Next Testament #reflection
Yeah, I know, it wasn’t but a short time ago that we delved into some Clive Barker stories. And of course, I love everything to do with the Cenobytes and the horrors they show us. But I couldn’t pass up going through some thoughts on something from a totally different coin (is this a weird reference to nothing that would take pages for me to explain the thought and I have now made it worse by going through the aside?).
Anyway, as I was digging my way through the Hellraiser stories, I picked up something that followed similar themes while being something completely different. I am talking about Clive Barker’s Next Testament (Boom! Studios 2014). Yeah, this series has religious undertones but as always with Barker’s work, it spins it, twists it, and turns it into something far more horrific.
In simple terms (long story short) a guy is chasing the idea of god and ends up finding a tomb in the desert. Inside the tomb was a god like being that had been imprisoned. The being goes by the name Wyck and claims to be the God of the Old Testament. He is part of the Trinity but doesn’t give us anything to identify who the other two members are other than aspects of himself. As is to be expected, horrific moments ensue as we come across a vengeful being that exerts its will on the populace because, it can.
The story is great. It’s horrific and gruesome, basically what you expect. But it’s the underlying thoughts that really get me. See, it plays at our fears that we are all really just the butt of some cosmic joke. The fear that the God we worship (no matter which god that may be) is really something of a narcissist with little thought of us because by comparison we are less than insects and unworthy of consideration. Our prayers and thoughts are for naught simply because nothing is going to break through the whims of the creature we deign to worship. When we reach the end, did anything even matter?
This stretches back to even the fears that fueled the work of Lovecraft and others like him. We are so caught up in our own perceptions and thoughts of how the world works that we forget that we are simply specks on a giant rock. And when we are reminded of this, our entire world crashes around us.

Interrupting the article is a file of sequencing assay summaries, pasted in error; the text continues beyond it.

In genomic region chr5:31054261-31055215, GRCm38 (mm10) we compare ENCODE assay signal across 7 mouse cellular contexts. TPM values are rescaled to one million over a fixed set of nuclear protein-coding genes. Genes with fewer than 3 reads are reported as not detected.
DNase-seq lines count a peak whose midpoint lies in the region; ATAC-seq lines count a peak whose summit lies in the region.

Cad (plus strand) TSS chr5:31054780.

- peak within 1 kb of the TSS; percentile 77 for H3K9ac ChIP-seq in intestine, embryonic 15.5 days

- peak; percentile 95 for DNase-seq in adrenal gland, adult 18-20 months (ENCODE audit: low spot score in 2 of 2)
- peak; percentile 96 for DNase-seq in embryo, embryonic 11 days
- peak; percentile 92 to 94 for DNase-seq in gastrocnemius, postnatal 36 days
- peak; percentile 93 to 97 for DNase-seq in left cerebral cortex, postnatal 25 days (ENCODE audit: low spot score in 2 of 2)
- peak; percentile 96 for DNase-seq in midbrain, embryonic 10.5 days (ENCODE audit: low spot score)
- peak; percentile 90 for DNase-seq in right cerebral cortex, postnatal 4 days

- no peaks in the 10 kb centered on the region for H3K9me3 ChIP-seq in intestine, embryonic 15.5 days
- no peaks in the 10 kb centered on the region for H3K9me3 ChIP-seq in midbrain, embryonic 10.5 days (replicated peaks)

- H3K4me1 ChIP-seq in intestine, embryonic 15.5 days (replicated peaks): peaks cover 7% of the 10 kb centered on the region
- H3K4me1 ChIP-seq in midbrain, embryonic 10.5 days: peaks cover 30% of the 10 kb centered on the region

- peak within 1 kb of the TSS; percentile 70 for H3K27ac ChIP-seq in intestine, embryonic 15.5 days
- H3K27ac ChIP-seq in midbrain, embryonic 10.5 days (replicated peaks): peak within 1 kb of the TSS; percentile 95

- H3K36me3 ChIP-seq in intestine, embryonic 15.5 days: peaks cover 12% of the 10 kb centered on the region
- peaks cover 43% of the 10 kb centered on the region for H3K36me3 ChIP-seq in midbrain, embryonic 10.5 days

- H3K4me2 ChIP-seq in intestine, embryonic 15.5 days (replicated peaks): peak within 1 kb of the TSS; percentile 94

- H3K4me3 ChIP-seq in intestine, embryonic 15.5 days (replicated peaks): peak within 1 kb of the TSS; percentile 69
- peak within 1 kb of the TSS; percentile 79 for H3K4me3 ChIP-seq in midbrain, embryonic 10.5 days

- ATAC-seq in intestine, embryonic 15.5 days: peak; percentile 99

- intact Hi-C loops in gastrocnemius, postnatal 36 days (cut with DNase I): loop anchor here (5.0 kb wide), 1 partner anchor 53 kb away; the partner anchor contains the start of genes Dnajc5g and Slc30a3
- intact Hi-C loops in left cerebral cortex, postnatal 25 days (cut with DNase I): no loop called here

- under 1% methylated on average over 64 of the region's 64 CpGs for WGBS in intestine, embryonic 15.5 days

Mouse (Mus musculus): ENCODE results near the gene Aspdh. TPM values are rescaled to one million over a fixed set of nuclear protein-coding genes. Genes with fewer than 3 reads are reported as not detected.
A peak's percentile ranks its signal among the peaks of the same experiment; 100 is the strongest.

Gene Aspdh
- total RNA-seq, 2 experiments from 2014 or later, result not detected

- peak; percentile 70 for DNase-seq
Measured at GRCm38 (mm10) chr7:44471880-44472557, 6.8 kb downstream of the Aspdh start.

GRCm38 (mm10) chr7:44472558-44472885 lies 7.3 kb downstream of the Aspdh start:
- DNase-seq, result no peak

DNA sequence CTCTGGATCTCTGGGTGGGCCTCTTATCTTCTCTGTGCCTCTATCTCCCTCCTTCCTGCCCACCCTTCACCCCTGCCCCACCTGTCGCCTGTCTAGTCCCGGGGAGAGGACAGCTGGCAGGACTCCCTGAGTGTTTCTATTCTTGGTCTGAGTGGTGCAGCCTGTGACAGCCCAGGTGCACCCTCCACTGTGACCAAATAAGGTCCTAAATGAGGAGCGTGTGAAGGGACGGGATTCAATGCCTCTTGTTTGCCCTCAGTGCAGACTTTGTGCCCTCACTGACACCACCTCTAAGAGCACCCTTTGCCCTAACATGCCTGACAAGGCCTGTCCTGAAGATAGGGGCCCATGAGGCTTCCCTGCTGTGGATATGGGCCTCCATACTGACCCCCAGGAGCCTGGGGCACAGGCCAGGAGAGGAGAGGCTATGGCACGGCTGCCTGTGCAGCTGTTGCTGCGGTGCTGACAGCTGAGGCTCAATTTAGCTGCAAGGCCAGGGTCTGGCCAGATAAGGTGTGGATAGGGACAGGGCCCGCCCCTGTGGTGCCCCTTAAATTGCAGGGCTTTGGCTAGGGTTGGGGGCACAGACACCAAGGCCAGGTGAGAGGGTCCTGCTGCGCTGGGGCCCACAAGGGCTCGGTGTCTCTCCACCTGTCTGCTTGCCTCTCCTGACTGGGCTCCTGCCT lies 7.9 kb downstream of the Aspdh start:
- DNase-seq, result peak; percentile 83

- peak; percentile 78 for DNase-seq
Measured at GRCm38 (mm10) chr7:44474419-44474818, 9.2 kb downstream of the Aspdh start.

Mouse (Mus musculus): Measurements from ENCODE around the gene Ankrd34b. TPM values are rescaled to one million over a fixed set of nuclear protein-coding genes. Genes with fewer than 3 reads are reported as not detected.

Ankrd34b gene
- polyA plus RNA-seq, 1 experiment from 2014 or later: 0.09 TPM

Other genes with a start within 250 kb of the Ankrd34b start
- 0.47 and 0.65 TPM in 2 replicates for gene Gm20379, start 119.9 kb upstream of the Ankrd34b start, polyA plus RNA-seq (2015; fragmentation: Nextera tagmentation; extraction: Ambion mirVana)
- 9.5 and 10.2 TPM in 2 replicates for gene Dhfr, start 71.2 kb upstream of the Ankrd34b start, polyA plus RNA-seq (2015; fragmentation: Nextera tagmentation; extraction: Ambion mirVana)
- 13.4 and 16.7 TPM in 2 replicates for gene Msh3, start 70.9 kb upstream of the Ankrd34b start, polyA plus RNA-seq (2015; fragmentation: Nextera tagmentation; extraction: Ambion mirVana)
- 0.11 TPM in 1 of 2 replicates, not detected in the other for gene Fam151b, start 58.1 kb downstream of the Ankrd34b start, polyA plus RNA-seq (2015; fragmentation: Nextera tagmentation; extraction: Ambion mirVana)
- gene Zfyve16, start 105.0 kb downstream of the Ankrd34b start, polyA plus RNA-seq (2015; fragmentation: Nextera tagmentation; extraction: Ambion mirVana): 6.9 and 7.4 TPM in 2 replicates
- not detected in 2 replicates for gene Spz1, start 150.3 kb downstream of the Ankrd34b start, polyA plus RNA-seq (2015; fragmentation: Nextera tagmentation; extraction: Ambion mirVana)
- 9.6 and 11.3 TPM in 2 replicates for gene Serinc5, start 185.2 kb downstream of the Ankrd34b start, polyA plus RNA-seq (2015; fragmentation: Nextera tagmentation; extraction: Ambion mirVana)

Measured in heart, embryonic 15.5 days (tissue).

Kinda makes you wonder, doesn’t it?
With this one, I found that there is something markedly different from the Hellraiser series. As you dig further and further into the Hellraiser series, you find that there is never really a happy ending. There isn’t really an ending to speak of. Instead you are shown more and more suffering. As we might see in philosophical interpretations of hell, there are many layers and through each layer is a new level of suffering and pain. In the Next Testament, we are shown hope.
That’s the best way I can describe it. At the end of the third volume, even after all the hell the world has suffered, there is a spark. Life will go on. Even after all the pain, there can be moments where happiness will fill your life.
I like it. There are so many different facets to all of us. We may never have a chance to see the different ways that the world fills our perceptions. But every now and then we run across a shade of something that gives us a whole new incite. Every story is a chance to discover something new percolating in the mind of the person who shares it. Sometimes your filled with dread and other times, you find a spark that gives you more.
If you enjoy these stories, consider leaving some coffee money in the jar or you could buy a book or two. Either way helps keep the stories flowing.